You give the player the OPTION to do things, and you must understand the EFFECT of what this does on the battle, right? Do you really expect the player to do something you didn't know could happen in an rpg, at least considering outside of a sandbox game.

Quote:
I'm not saying control the player to the point where I'm deciding how their battles go, but it's important to control certain elements so that the player isn't going in some place under/over leveled but rather, they are going into a place that will be challenging.
If you are going into a big dungeon, you'd want the player to be at a level where they can defeat the enemy, but they get hit a few times, that way as they progress through the dungeon their health gets lower and lower. Now that's not accounting for potions and healing spells, but there isn't much you can do to control those?


YOU DO decide how their battles go. You set player stats, you set enemy stats, you let them have at it. You give the characters to find, use, and equp certain things.

And remember what I said about know everything a player can do? SPELLS/POTIONS COUNT. You have to know exactly how many spells/potions the user CAN use, and then develop the game at that instance around this. THERE'S SO MUCH you can do to control this. How many spells does the player have? Dude, you control that, at any given point. How many potions does the user can find? YOu control that too, although obviously the player has to find money to buy some outside of dungeons.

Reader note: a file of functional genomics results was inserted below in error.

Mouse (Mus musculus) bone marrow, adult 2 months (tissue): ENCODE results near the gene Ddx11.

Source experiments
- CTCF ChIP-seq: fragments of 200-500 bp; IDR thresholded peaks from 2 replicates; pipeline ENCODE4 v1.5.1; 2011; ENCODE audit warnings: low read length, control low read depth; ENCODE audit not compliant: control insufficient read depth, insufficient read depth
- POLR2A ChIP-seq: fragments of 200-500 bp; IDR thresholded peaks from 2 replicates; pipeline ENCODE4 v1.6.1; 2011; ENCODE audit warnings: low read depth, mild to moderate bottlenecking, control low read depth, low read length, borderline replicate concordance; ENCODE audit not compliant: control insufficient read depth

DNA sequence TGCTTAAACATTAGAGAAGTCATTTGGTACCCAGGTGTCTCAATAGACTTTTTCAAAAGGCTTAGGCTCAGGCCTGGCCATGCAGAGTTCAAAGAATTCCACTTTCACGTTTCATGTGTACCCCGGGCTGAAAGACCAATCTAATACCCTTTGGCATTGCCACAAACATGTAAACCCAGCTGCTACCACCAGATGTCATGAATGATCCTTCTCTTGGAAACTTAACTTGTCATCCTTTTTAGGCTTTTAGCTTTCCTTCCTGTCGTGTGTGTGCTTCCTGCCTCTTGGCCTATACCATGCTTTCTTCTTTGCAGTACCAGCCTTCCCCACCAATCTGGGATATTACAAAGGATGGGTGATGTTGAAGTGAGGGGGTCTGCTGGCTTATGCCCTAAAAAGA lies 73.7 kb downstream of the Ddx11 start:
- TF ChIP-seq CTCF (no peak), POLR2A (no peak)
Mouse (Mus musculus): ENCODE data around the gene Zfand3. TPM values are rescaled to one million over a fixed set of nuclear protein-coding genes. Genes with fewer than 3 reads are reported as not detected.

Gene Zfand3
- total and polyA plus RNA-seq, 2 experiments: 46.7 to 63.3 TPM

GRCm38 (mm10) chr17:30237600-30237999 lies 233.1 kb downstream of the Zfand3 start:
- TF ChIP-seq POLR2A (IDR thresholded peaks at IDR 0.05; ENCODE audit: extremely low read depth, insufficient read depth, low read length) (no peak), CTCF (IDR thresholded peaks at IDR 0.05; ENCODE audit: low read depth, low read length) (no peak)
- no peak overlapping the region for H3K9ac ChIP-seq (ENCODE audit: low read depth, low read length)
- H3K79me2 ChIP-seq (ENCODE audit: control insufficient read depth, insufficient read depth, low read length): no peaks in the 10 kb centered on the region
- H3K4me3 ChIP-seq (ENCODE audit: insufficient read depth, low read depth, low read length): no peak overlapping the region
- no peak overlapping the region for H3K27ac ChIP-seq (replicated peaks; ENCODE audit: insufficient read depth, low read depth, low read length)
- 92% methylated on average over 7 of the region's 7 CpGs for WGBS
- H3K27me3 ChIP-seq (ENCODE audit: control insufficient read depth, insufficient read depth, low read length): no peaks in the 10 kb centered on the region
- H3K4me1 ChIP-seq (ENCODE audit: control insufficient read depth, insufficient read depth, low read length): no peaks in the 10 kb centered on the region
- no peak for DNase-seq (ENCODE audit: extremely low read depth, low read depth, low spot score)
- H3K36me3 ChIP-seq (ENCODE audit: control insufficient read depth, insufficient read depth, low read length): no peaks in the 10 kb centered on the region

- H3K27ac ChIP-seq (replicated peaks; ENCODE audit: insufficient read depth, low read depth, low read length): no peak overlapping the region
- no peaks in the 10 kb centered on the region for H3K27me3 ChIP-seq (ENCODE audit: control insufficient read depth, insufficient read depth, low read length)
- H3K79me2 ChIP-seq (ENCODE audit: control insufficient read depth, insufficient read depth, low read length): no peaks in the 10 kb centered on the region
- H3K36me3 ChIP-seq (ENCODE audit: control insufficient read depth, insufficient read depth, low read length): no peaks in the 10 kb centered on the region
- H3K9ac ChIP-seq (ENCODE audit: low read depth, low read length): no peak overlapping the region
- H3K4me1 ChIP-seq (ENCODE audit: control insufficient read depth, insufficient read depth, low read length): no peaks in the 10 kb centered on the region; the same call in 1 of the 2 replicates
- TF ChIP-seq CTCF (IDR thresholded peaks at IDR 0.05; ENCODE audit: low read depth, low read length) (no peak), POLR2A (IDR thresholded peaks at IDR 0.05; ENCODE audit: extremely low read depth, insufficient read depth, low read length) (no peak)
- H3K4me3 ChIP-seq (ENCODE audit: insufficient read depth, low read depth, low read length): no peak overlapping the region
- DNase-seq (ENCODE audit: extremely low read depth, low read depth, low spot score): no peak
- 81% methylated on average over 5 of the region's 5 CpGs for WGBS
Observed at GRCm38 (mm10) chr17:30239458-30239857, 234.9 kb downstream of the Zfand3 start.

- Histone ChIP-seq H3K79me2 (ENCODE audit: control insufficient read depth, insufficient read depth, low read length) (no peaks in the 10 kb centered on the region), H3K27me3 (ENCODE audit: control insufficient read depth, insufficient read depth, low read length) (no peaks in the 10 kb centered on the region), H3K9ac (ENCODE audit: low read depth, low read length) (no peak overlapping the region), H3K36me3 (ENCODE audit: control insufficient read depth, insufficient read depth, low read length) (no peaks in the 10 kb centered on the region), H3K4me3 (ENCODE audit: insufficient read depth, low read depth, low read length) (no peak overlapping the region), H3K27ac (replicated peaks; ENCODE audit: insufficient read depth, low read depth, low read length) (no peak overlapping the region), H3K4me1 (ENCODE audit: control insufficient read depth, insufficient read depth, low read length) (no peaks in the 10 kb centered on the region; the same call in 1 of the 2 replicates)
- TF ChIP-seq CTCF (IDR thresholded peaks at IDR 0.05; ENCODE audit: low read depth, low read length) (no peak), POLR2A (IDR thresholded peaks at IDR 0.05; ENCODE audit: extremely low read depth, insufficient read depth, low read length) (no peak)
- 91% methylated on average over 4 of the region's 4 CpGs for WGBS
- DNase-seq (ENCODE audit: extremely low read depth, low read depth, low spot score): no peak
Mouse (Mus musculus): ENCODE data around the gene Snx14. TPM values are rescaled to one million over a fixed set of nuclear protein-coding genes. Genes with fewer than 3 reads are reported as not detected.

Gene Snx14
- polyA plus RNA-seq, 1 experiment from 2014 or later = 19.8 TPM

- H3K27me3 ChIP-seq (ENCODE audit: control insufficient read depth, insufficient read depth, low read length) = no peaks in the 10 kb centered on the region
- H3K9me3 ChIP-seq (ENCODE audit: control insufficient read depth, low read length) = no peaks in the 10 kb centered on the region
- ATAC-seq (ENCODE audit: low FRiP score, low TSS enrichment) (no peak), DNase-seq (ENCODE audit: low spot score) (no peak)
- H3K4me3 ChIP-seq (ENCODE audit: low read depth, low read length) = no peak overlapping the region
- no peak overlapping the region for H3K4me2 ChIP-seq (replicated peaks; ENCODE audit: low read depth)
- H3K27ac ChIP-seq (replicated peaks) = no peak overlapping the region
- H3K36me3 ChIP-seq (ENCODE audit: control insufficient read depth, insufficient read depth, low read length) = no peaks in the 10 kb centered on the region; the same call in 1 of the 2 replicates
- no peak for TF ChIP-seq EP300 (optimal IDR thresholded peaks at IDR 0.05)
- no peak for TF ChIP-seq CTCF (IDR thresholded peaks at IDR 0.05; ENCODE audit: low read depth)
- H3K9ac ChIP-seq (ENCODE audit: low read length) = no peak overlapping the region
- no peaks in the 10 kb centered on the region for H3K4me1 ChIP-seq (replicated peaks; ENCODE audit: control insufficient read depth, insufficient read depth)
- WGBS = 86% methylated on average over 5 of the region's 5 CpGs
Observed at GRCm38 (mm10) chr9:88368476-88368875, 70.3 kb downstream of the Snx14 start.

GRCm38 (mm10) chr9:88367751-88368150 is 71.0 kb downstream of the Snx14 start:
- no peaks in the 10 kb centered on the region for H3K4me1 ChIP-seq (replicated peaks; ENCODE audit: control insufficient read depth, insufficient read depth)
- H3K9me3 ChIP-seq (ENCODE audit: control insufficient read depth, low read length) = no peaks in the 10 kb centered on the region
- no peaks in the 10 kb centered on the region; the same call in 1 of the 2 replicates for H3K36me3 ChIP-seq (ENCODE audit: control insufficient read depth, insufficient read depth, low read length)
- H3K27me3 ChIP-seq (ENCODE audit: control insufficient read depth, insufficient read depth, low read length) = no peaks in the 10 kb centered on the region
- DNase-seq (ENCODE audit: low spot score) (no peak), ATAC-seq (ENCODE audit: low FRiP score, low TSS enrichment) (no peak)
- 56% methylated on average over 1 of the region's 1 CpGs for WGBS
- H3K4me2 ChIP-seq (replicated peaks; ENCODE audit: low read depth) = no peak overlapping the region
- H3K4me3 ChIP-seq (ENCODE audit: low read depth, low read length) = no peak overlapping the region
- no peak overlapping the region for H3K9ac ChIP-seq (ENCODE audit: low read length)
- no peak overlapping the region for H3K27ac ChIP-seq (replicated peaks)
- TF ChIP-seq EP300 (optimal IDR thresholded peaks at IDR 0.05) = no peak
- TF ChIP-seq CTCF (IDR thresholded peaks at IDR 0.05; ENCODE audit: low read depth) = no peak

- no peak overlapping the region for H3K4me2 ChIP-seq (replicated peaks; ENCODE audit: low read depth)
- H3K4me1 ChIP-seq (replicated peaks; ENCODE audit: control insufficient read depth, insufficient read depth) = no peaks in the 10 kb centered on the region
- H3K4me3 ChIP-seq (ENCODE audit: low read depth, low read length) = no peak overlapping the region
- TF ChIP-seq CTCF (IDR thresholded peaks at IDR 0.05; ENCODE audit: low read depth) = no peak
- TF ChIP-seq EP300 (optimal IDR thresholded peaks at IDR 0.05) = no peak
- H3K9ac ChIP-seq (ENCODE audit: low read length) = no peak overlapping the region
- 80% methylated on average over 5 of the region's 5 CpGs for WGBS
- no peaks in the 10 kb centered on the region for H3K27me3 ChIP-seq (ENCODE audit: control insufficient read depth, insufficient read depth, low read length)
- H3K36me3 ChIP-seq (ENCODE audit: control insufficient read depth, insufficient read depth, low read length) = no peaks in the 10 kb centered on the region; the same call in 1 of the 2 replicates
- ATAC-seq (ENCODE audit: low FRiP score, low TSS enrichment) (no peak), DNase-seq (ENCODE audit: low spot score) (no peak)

You have to control what the player can do at any given point in time and keep the game 'fun'. Stats are kinda arbitrary in this (refer to the previous takes 2-3 hits to kill an enemy - you decide how this goes). You have to figure out the balance between easy, hard, fun and not fun, and whether this can happen, how easy it can happen, if the player uses it, etc. etc. etc.

Balancing ain't easy.